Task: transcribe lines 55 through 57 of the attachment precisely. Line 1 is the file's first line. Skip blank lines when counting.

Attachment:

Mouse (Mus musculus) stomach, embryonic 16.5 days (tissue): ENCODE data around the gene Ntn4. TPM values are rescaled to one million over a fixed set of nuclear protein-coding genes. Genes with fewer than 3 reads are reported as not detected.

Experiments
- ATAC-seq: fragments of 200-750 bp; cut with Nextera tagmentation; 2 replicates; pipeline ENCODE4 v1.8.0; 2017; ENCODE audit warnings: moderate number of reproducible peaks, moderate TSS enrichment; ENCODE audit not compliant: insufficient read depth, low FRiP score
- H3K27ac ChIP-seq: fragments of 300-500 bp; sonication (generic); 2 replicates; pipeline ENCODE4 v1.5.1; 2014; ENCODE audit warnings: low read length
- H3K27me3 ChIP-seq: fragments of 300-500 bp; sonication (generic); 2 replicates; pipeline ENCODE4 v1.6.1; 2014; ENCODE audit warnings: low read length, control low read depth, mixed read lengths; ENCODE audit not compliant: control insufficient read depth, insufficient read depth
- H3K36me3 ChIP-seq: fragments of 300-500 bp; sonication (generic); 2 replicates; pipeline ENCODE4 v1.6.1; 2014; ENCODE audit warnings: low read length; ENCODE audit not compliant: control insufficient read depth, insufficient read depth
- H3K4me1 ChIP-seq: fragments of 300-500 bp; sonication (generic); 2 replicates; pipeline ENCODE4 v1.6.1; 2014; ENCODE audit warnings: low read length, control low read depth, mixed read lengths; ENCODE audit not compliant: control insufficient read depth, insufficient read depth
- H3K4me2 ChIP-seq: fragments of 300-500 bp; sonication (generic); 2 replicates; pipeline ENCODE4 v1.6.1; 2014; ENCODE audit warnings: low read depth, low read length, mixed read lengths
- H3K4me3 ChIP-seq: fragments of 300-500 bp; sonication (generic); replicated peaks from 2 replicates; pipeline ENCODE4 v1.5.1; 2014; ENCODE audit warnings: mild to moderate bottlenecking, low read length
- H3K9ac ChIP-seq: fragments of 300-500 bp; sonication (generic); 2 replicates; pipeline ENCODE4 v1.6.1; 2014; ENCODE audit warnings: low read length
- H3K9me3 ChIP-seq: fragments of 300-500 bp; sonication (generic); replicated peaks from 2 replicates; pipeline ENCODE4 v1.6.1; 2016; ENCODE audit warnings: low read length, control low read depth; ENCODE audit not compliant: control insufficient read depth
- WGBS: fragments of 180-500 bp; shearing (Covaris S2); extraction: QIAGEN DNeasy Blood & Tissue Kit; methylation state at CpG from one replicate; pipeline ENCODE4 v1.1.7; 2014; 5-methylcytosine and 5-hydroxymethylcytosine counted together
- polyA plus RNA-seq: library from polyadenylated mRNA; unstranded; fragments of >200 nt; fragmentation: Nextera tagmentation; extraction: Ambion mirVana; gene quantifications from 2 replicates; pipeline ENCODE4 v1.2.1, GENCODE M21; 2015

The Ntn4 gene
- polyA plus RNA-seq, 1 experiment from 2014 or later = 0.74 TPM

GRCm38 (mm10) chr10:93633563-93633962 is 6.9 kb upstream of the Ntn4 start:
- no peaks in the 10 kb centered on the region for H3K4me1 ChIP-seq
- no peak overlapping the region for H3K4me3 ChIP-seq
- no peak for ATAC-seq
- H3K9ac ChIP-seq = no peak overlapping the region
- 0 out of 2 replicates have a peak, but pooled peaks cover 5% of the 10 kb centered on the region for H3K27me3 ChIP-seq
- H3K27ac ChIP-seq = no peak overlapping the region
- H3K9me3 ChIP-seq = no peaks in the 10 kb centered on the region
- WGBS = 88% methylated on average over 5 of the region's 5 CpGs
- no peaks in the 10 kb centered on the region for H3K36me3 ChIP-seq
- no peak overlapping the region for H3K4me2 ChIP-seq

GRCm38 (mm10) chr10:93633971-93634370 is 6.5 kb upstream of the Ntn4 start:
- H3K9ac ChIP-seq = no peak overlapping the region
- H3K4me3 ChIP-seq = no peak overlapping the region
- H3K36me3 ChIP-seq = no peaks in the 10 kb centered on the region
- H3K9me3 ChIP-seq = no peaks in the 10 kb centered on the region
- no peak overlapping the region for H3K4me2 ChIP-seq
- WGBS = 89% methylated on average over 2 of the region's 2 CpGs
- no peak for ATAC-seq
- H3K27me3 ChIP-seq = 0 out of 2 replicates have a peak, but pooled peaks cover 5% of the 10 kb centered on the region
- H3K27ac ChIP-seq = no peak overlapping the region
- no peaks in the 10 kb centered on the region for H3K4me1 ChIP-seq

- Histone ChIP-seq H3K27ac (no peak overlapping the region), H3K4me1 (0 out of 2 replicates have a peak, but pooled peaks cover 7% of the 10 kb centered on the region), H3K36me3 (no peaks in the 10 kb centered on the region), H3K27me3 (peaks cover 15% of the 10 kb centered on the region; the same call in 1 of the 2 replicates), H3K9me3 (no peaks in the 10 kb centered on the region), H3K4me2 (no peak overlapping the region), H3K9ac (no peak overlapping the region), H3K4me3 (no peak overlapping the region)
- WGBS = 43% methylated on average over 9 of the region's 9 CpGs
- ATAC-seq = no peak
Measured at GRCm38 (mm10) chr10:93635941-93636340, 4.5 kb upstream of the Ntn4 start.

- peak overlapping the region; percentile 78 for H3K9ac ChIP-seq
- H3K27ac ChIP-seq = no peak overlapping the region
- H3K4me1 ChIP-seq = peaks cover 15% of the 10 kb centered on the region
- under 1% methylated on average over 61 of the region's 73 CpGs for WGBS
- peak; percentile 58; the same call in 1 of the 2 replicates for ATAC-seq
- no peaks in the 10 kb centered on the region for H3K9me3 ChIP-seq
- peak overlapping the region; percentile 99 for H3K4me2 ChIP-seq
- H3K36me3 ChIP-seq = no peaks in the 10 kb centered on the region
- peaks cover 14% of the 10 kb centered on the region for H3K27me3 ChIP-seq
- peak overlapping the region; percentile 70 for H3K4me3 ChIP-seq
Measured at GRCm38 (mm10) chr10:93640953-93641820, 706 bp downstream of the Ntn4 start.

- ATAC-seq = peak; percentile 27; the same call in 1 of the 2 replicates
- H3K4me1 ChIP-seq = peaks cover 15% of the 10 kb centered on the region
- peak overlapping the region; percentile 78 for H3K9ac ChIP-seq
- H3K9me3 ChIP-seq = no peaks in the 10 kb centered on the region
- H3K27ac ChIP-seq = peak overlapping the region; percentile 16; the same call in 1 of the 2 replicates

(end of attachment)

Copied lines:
- peak overlapping the region; percentile 78 for H3K9ac ChIP-seq
- H3K9me3 ChIP-seq = no peaks in the 10 kb centered on the region
- H3K27ac ChIP-seq = peak overlapping the region; percentile 16; the same call in 1 of the 2 replicates